Yeah…Speedos are probably a little too extreme of a reference but it does get the point across. Maybe it is that they don’t know which sections women enjoy and are just too lazy/cheap to do their research =P If only they would take the time to reach out and ask you, right? ;D At least Ubisoft does some fan service just for you coming up REALLY SOON ~_^

        Yeah, that it EXACTLY. Besides, internet is VERY common now so if we want to look at a bunch of beautiful women, the internet makes that very easily (and to even “see one step further if one wants to”). Not even all of them have that pep/enthusiasm/excitement either unless there is a camera around. I remember the ones from Namco being particularly bad about that.

        Yeah, that is just a matter of personal style but in terms of wearing in public and not counting personal style it would fit. You’re welcome and I know that time crunch all too well, especially right now as I have to accept/reject team ideas and most have to fall into the reject pile as the end is approaching. It’s always hard to reject a good idea but time waits for no one. Also, on that comment part of the blame lies on the “fans” who are going wild and are uncontrolled about it that encourages this line to be pushed further and further. We know it wouldn’t get this bad if it wasn’t for the people who get all excited about it.

        Yeah…I’ll admit I still easily would want to see the booth babes over booth hunks anyday (just like any other straight guy) but I’d still support the topless men for the sake of equality (and for the guys who object, maybe a few will learn and understand what it’s like for the women). Not only that but there are gay men who play video games and would enjoy seein topless men (and like any other small minority community, they are very vocal amongst themselves so BIG, easy, free advertisement when done well…thus another incentive :D ).

  2. Heh, it’s funny NinRac should mention Team Ninja in contrast to Nintendo, considering what they did to Samus in Metroid: Other M. I agree, though, on everything that has been said. Gender roles have gotten so incredibly tangled in our world, that nothing’s “black and white” or even “shades of gray” anymore. There are so many angles to everything that you can’t tell what’s really going on most of the time. I can’t speak about the booth babes directly, since I’ve never been to a convention (I don’t really do social), but where I live, even the women seem misogynistic. Most of all, I agree that “tradition” is a hollow excuse for repeating the same mistakes. Burning people at the stake for not following a certain religion to the very letter was once tradition, too. Preserve virtues, not tradition.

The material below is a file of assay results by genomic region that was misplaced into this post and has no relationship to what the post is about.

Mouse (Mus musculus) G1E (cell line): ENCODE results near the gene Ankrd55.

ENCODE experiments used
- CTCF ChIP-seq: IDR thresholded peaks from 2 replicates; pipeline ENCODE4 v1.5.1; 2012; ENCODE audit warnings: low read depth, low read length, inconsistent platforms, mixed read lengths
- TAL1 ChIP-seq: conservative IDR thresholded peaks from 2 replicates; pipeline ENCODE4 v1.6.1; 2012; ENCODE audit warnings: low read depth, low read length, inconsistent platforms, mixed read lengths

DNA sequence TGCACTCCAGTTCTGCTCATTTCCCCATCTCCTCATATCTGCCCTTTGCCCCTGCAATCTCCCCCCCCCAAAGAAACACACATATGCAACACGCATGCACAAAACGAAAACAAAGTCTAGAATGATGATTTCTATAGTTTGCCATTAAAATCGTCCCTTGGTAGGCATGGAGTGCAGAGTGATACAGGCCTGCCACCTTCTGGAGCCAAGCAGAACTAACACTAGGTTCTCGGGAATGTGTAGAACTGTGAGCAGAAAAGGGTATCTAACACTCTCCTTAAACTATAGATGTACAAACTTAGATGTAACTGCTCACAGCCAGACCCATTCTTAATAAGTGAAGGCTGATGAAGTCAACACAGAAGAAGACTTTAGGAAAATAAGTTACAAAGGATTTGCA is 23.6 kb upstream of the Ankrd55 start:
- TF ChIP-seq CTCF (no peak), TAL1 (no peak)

As far as getting shirtless men to work the booths, I can get behind that. Think of how great a tie-in it would be for a new game in the Daiku no Gen San (Hammerin’ Harry) franchise to have a big, shirtless construction worker at the booth! I think they need a snappy alliterative name, though, like “booth beefcakes” or “booth bricks”… well, maybe it needs a little work. Equal strokes for equal folks, I say.

  3. I love booth babes. I disagree that using sexuality as a marketing scheme is misogyny. It’s human nature. And sex is good, and not all women are Harvard scholars. Some women are scientists, but some are also sexy models, and some are prostitutes. And that’s fine.

    • A fair point indeed :) You might be interested in this book: http://www.amazon.co.uk/Honey-Money-Catherine-Hakim/dp/1846144531